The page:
Now I appreciate that the very best chamber music is likely to be found elsewhere in London, specifically the Wigmore Hall. The Wigmore certainly has its charms, but the legroom isn’t up to much and, if you intend to spend a fair time in her formidable company, you had better get used to seeing the back of other peoples’ heads. I am partial to Cadogan Hall but the repertoire is mostly orchestral and requires careful sifting. St John’s Smith Square delivers some stirring stuff for Early Music, Baroque and Contemporary enthusiasts like the Tourist but there is no hiding the fact that it is a Church, atmosphere therefore trumping sound and comfort. Mind you it is a beautiful lump of Baroque, fancy enough to satisfy, but not so fancy as to make one queasy. Thomas Archer’s buildings have taken a bit of a hammering in London, (go see St Paul’s Deptford if you don’t believe me), so it is good that this, maybe his best, looks so perky. I am also very, very partial to Milton Court Concert Hall, largely for the same reasons as Kings Place, and St Luke’s Old Street, where the interior has been brilliantly re-crafted by architects Levitt Bernstein. But, in both cases, the number of concerts which match the Tourist’s tastes, is constrained.

I digress. It was the programme here that attracted me as I confess no knowledge of Ms Wispelwey before this evening. Bach obvs, it being impossible to hear the cello suites too many times in a lifetime, but also the Britten which echoes old JSB, and the Ligeti, which, in its own way, is also an homage to the old boy. Ligeti is rapidly becoming my favourite mid/late C20 Modernist. It’s great this “finding out about new music” lark.

Apparently Britten intended to emulate Bach and compose six cello suites but this, unfortunately, was the last, written in 1972. His last operas, Owen Wingrave and Death in Venice, and then his failing heart, got in the way. Shame. I prize Britten’s chamber pieces above all of the rest of his glorious music. Obviously more personal but deeper, spikier and, if it is possible, cleverer. There are times, though, when Britten’s genius can be too satisfying, like a musical Vermeer, You just want him to cut loose. In some of the knottier passages of the chamber music this is what you get.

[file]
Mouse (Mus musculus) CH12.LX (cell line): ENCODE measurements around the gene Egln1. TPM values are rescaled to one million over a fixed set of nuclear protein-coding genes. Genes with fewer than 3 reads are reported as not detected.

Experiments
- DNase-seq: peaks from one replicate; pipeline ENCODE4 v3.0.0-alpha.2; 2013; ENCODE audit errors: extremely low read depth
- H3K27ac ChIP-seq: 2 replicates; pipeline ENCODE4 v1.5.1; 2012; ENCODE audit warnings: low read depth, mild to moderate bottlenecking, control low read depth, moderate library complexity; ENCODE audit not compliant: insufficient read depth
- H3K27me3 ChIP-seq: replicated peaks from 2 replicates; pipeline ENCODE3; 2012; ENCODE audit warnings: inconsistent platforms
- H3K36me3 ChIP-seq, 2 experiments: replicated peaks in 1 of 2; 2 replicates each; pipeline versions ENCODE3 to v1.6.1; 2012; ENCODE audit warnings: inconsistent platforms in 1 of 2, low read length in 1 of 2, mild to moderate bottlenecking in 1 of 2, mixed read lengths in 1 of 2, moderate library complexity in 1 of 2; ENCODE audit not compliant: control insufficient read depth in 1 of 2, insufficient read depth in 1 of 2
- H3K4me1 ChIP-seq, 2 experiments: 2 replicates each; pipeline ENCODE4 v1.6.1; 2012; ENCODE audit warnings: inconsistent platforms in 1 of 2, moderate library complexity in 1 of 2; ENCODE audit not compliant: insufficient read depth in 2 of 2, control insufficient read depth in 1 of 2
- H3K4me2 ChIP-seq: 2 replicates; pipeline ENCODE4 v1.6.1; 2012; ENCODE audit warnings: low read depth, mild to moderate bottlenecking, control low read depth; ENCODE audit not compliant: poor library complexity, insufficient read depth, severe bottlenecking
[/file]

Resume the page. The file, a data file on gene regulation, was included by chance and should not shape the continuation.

Actually scrub all the above. The reason why BB is the greatest English composer since Byrd, (sorry Purcell and Elgar fans), is the operas, of course. You can keep your Italian melodramas: give me Billy Budd, The Turn of the Screw or Curlew River, (yep opera doesn’t have to be full orchestra and divas belting out love arias, in fact it is better when it isn’t), any day of the week. The whole must always be greater than the sum of the operatic parts in my book, and singing cannot smother drama.

Now this last suite has some deceptively simple ideas but the overall effect is still one of immense variety of expression. A four note motive is set against a repeated bass in one of Britten’s favoured mournful Passacaglias, with repeated pizzicato, which precedes the 3 Russian folk songs arranged by Tchaikovsky and the Orthodox hymn the Kontakion chant, which act as the conclusion. Remember this was written for, and first performed by his friend, the great Russia cellist Mistislav Rostroprovich, after hearing his performance of the Bach suites. After BB’s death Mr Rostroprovich couldn’t bear to play this piece.

Earlier in the piece we have a very quick, unsettling Moto Pertpetuo which appears to invert the motif and a stately Fuga which sets it against the main line, and suggests the counterpoint which JSB famously conjures up in his suites. Elsewhere we hear a Dialogo, marked allegretto, which flips across two staves, a Barcarola, which echoes the famous Prelude from JSB’s No 1 Suite which opened this recital, a jittery Marcia, and a strange Canto. Mr Wispelwey, in very droll fashion, introduces the piece by, er, introducing each of the short movements, which provided both bearings and an insight into Britten’s compositional process. All in all, a very satisfying rendition of one of BB’s finest works, IMHO.